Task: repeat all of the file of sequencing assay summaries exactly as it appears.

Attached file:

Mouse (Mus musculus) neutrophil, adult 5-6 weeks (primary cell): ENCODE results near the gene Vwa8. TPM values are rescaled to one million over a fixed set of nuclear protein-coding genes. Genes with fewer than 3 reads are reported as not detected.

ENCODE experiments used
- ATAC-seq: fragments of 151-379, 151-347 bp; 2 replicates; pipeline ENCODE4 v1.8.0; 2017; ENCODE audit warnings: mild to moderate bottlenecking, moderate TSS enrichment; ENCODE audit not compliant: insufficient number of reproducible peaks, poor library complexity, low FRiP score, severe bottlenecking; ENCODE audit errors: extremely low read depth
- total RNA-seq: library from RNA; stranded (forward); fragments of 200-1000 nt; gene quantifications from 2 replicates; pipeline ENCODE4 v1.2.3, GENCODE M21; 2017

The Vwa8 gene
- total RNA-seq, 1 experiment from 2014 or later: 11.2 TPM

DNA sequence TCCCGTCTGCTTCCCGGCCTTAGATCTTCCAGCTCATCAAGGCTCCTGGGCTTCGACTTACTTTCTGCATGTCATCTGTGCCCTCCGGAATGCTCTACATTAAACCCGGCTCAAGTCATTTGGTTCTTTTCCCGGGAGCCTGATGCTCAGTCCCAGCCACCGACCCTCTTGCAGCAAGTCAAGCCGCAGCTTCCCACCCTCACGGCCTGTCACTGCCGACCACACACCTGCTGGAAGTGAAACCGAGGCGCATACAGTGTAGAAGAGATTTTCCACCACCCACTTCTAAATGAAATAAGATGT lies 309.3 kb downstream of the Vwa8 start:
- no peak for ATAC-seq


Mouse (Mus musculus) neutrophil, adult 5-6 weeks (primary cell): ENCODE results near the gene Vwa8. TPM values are rescaled to one million over a fixed set of nuclear protein-coding genes. Genes with fewer than 3 reads are reported as not detected.

ENCODE experiments used
- ATAC-seq: fragments of 151-379, 151-347 bp; 2 replicates; pipeline ENCODE4 v1.8.0; 2017; ENCODE audit warnings: mild to moderate bottlenecking, moderate TSS enrichment; ENCODE audit not compliant: insufficient number of reproducible peaks, poor library complexity, low FRiP score, severe bottlenecking; ENCODE audit errors: extremely low read depth
- total RNA-seq: library from RNA; stranded (forward); fragments of 200-1000 nt; gene quantifications from 2 replicates; pipeline ENCODE4 v1.2.3, GENCODE M21; 2017

The Vwa8 gene
- total RNA-seq, 1 experiment from 2014 or later: 11.2 TPM

DNA sequence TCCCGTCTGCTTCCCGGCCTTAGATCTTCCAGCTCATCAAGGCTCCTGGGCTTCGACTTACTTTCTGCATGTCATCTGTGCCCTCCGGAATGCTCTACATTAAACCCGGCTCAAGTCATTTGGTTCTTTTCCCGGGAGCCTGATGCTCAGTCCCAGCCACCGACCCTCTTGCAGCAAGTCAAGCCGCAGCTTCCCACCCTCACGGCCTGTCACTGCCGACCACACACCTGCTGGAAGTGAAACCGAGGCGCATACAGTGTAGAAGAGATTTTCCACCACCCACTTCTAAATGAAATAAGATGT lies 309.3 kb downstream of the Vwa8 start:
- no peak for ATAC-seq